One of our most important events has been to go out to the gay-lesbian pride parade year after year, and march for the rights of people possessing different sexual identities and sexual preferences than the majority. We are the only green NGO in Hungary, which openly and officially supports the Gay and Lesbian Festival. This year was a breakthrough, since we not only supported but coorganised the festival, and thus had the chance to hold a round-table discussion with the participation of green politicians invited from Western European Countries. This too was without precedent in our country, and the gay and lesbian movement sincerely appreciated that we were the first nongay/lesbian organisation to openly cooperate with their movement. Perhaps our biggest project was the organisation of the so-called “Green Court ” at the Sziget, the Island Festival (the biggest music festival in all of Central Europe). For a week, the Green Court was home to more than a dozen green and near-green NGO’s, over forty programs were held including round tables, seminars, trainings, actions, etc

The successful organisation of such a mega-event earned the respect of the whole of the Green community.

We actively participated in the Stockholm Youth Exchange as well as the Sumava and the Jahorina Summer Camps of FYEG.

Since we took part in the European Social forum in Florence last November, we have been networking a lot with other Hungarian NGOs. Zöfi was instrumental in the establishment of the “Another World is Possible” Network, which brought together the most influential green NGOs, as well as many near-green organisations. This Network, which is built on the week-by-week active cooperation of many different activist groups holds amazing potential. Who knows what might grow out of it…!

Our ongoing projects include a demonstration against the WTO on 13th September, with lectures, workshops and concerts, which will finally bring the globalisation-critical movement into public eye. We are actively participating in the biggest subvertising contest (an open-air exhibition of over 70 giant-billboards – the only one of its kind in Europe)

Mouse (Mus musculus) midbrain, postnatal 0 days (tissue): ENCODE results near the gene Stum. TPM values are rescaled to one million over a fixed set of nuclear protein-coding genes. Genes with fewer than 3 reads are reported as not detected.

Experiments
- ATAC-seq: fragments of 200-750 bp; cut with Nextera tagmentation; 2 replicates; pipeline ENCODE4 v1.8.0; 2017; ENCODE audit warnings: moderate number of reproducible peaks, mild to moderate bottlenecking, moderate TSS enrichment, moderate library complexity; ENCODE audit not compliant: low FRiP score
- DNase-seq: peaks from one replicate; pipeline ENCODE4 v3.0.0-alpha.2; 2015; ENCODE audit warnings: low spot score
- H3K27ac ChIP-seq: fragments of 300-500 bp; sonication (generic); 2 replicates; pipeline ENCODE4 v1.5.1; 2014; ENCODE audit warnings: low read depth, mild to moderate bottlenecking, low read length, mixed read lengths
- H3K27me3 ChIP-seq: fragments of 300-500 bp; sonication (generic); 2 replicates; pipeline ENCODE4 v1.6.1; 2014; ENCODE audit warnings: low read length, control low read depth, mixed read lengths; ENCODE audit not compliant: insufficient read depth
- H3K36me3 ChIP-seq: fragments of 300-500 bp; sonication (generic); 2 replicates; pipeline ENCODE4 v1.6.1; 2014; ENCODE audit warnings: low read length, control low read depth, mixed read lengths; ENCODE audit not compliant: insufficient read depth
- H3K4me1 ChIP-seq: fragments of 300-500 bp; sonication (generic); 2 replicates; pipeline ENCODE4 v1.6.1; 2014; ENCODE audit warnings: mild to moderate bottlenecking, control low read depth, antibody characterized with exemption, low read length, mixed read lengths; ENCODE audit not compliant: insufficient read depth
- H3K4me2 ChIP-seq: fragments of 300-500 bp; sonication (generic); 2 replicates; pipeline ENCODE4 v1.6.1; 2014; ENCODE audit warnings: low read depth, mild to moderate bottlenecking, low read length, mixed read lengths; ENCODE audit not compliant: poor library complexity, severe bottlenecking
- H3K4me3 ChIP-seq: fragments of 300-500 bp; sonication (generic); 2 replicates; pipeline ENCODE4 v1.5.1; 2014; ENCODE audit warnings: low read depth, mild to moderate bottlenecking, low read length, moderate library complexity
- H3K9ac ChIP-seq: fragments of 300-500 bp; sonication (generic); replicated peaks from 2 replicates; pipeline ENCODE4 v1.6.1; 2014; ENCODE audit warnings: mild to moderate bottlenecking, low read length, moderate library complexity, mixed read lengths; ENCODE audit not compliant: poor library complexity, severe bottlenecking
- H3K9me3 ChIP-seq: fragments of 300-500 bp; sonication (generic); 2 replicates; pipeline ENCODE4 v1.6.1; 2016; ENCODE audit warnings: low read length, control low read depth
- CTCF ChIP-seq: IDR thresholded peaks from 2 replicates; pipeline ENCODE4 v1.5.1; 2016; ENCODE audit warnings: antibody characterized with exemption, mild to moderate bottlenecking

We are planning to take over 300 people to the ESF in Paris in November. Zöfi has been entrusted with the Hungarian PR work for the ESF.
From this term on, we are planning a high school program, in which we will hold discussions with students, and create study circles dealing a variety of social issues. Our aim is to raise students’ ecological awareness, and help their sense of social criticism – which is very rarely encouraged in Hungarian high schools. In a joint project with the Hungarian Indymedia team we are also in the process creating an activist magazine and a workshop for activist filmmakers.

The next international FYEG events in Budapest will be Migration Study Session, from 1-8 December 2003, and Sustainable Solidarity Seminar (in European Youth Centre), from 22 to 28, March 2004.

Of course, carrying on a number of projects at the same time does not only mean a great deal of work, but a lot of fun and a great learning-process as well. Paradoxically, we gain the strength needed to fulfil our mission partly from the pessimism and disillusionment we experience in society, and the strong wish to make it different for the future generations, but also from the excitement coming from the activist way of life.